A new study from the University of Missouri found that eating breakfast, particularly a protein-rich breakfast, makes people feel more fulls and reduces hunger throughout the day. While nutrition experts have been telling us for years how important it is to eat breakfast, this study further confirms the soundness of this advice.
This study focused particularly on teenagers, because statistics show that 60% teens regularly skip breakfast. The teens were asked to either continue to skip breakfast or consume 500-calorie breakfast meal. The teens completed surveys about their appetite and fullness each week, and underwent brain scans, before lunch to determine brain functioning.
The results showed breakfast led to reduction in hunger throughout the morning and until lunch. Some teens at a higher protein breakfast, which led to even greater changes in appetite, satiety and reward-driven eating behavior compared to the normal protein breakfast.
"This study used functional MRI, which is a brain imaging technology that invigorated neuroscience research in the early 1990s. They found that eating breakfast, and particularly a high-protein breakfast, produced increased fullness and decreased hunger, and these responses were seen on functional MRI as activation of the areas of the brain related to food motivation and reward. This is an important step toward understanding hunger and satiety, which is an important component of the battle against the obesity epidemic," explained Dr. Emma Patterson.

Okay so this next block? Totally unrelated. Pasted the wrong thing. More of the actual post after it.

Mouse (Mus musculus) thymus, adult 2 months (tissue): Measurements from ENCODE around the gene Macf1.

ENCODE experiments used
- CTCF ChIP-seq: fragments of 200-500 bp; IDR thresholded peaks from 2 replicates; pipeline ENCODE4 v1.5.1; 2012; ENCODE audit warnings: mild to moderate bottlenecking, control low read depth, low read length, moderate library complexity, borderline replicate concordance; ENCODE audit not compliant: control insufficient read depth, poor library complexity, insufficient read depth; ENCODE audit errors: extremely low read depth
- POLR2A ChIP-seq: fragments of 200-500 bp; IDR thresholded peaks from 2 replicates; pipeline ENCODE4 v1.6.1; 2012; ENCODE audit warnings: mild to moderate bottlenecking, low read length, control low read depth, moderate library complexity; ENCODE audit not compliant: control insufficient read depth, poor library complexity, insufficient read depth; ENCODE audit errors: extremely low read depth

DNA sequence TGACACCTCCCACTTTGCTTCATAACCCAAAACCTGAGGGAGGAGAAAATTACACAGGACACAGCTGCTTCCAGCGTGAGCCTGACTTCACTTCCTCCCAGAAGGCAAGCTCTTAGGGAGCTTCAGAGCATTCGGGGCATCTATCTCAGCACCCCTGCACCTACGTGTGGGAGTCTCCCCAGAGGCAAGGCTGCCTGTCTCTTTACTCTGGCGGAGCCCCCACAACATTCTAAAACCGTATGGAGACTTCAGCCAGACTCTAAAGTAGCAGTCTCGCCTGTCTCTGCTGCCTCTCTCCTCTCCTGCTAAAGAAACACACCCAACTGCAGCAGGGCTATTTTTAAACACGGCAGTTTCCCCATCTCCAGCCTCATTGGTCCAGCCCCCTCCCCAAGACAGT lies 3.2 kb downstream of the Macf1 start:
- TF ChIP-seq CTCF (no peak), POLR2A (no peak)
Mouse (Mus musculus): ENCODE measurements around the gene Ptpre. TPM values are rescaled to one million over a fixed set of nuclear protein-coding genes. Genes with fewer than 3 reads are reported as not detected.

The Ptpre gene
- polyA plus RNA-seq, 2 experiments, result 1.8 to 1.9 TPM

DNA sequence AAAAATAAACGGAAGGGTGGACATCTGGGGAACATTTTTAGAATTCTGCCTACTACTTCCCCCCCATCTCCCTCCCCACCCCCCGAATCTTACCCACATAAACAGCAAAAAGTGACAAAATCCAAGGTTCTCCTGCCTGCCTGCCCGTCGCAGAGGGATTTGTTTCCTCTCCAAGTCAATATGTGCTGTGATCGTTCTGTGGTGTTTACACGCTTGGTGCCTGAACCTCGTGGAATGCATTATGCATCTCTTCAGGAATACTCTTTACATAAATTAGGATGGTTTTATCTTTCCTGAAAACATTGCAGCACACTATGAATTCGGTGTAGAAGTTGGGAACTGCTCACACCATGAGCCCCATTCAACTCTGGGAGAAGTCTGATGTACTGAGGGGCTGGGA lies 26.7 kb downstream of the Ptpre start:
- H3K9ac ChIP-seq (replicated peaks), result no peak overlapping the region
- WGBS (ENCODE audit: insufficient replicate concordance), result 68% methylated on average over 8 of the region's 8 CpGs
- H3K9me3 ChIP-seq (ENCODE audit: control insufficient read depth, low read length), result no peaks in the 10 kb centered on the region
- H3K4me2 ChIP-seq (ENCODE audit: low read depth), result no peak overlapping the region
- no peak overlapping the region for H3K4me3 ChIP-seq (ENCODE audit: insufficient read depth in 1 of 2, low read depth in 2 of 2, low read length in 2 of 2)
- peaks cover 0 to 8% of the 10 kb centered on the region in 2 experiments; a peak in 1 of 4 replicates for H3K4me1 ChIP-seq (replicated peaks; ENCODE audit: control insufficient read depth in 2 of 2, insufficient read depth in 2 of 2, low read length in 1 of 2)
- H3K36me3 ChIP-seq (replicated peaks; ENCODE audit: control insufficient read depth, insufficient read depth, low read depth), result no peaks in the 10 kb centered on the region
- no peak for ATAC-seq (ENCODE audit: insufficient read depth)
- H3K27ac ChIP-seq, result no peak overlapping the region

These findings suggest that a protein-rich breakfast might be a good strategy to control appetite and prevent overeating.
One of our favorite breakfasts for those in a big hurry in the morning, is Dr. Bob Michaelson's "No Time for Breakfast Omelet". You can get the recipe and nutritional information here.
Added on 06/08/2011
by Northwest Weight Loss Surgery
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